Azure Configuration File

For Docker UCP to integrate into Microsoft Azure, you need to place an Azure configuration file within each UCP node in your cluster, at /etc/kubernetes/azure.json.

See the template below. Note entries that do not contain **** should not be changed.

{
    "cloud":"AzurePublicCloud", 
    "tenantId": "***",
    "subscriptionId": "***",
    "aadClientId": "***",
    "aadClientSecret": "***",
    "resourceGroup": "***",
    "location": "****",
    "subnetName": "/****",
    "securityGroupName": "****",
    "vnetName": "****",
    "cloudProviderBackoff": false,
    "cloudProviderBackoffRetries": 0,
    "cloudProviderBackoffExponent": 0,
    "cloudProviderBackoffDuration": 0,
    "cloudProviderBackoffJitter": 0,
    "cloudProviderRatelimit": false,
    "cloudProviderRateLimitQPS": 0,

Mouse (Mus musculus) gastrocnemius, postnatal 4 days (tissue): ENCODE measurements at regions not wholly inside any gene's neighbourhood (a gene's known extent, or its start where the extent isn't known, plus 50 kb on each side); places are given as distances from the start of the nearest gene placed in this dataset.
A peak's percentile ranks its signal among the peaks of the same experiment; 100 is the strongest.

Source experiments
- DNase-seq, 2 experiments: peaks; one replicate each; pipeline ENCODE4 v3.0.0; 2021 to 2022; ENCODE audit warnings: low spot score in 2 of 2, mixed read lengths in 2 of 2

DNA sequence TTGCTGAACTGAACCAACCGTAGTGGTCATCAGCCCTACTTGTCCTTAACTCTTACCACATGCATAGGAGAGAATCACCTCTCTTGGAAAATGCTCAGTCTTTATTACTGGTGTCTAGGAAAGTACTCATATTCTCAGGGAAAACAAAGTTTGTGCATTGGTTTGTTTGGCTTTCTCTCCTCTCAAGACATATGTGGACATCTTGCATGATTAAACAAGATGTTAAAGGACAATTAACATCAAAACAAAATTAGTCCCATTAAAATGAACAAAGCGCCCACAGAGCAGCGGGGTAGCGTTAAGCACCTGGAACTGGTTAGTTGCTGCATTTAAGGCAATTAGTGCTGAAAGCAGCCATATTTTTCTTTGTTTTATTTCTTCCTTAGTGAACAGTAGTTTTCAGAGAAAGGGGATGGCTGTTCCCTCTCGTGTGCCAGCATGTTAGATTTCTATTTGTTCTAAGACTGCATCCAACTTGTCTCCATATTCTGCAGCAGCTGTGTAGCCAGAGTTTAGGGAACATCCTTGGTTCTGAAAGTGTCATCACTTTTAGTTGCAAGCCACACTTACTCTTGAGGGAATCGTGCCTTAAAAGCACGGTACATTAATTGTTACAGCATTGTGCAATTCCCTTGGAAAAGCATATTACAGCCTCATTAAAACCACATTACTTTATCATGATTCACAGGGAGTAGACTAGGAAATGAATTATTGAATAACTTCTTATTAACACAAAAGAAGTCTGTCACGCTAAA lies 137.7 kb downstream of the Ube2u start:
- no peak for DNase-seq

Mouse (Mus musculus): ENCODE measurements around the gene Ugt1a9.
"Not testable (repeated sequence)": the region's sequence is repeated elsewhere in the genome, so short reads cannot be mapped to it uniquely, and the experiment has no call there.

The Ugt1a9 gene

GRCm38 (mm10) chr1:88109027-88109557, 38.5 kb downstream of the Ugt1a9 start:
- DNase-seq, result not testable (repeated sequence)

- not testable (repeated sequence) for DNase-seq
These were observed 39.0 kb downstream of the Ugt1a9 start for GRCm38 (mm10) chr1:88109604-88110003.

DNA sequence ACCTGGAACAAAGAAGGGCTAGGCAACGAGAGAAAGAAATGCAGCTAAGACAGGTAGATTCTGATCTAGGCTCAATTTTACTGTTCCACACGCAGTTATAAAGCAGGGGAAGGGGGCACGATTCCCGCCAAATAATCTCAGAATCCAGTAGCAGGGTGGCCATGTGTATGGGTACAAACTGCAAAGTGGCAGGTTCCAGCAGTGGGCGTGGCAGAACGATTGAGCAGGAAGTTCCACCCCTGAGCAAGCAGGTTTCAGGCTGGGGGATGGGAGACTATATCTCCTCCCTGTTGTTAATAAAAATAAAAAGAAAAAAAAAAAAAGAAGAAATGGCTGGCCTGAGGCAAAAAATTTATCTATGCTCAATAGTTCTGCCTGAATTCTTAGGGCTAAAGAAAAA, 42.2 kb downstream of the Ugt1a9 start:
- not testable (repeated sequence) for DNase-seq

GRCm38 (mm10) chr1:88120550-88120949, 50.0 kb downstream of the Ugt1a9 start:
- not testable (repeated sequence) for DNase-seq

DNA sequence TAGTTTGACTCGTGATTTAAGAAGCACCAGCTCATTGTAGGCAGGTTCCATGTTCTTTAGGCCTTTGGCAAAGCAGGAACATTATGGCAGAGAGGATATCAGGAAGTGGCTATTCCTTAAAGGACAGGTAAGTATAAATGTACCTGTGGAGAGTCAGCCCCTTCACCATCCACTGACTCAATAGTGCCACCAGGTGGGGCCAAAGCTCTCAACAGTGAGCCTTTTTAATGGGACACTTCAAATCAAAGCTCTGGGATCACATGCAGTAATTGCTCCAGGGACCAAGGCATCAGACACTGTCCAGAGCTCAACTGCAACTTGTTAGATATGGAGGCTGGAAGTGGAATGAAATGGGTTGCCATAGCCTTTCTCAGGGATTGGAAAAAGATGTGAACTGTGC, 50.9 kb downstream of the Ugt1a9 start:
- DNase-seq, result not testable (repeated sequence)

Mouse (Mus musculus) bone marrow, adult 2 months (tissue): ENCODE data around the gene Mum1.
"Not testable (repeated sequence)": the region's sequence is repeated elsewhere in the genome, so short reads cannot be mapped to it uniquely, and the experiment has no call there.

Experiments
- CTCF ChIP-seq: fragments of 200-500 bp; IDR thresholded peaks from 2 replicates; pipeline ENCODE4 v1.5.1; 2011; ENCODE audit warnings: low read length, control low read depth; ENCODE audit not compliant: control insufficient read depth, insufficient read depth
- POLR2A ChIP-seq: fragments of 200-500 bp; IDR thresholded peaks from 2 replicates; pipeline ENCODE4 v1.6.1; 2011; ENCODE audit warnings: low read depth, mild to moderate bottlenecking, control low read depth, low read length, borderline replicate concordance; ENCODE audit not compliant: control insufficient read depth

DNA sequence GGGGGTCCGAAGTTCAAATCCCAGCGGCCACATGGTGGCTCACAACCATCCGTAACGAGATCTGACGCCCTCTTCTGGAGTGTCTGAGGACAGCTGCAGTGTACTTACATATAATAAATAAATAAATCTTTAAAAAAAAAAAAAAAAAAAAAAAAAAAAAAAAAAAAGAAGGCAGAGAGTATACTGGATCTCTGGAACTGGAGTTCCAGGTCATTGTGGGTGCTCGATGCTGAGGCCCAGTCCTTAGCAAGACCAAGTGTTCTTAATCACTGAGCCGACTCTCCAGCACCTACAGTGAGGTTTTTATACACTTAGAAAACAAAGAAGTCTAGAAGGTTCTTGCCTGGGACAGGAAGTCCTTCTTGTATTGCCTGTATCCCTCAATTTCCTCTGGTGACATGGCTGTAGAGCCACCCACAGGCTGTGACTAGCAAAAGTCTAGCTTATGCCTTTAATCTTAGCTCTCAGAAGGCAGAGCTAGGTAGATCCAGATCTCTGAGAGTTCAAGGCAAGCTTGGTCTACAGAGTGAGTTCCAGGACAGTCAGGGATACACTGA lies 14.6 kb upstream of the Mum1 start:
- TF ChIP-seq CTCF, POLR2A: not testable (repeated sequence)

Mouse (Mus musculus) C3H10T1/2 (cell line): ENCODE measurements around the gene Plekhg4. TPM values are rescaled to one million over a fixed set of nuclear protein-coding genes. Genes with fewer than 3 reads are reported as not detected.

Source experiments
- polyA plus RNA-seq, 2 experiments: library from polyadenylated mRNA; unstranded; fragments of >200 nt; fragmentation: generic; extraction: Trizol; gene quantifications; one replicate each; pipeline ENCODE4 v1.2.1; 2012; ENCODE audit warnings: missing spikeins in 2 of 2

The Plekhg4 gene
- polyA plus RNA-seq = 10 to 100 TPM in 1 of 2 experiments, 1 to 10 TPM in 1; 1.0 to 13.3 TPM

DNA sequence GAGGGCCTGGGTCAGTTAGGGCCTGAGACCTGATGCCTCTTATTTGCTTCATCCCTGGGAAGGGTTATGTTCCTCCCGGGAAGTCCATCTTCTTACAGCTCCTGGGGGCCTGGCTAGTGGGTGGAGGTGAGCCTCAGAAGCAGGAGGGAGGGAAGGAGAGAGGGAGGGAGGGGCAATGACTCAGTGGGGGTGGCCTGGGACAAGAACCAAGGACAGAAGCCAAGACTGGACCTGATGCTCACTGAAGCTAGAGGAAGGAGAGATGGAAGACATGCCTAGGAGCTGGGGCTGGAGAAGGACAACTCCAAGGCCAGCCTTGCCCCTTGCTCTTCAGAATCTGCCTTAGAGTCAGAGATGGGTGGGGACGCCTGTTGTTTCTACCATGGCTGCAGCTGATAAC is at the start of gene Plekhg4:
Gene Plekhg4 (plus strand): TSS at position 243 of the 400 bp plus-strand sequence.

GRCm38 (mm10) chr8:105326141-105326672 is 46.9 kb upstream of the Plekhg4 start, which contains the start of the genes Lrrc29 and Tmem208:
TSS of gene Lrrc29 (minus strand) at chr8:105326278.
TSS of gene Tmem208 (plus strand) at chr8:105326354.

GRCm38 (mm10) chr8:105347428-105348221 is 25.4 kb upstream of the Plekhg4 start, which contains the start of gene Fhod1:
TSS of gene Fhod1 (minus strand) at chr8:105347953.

"cloudProviderRateLimitBucket": 0,
    "useManagedIdentityExtension": false,
    "useInstanceMetadata": true
}

There are some optional values for Azure deployments:

  • "primaryAvailabilitySetName": "****", - The Worker Nodes availability set.
  • "vnetResourceGroup": "****", - If your Azure Network objects live in a seperate resource group.
  • "routeTableName": "****", - If you have defined multiple Route tables within an Azure subnet.

More details on this configuration file can be found here.

Considerations for IPAM Configuration

The subnet and the virtual network associated with the primary interface of the Azure virtual machines need to be configured with a large enough address prefix/range. The number of required IP addresses depends on the number of pods running on each node and the number of nodes in the cluster.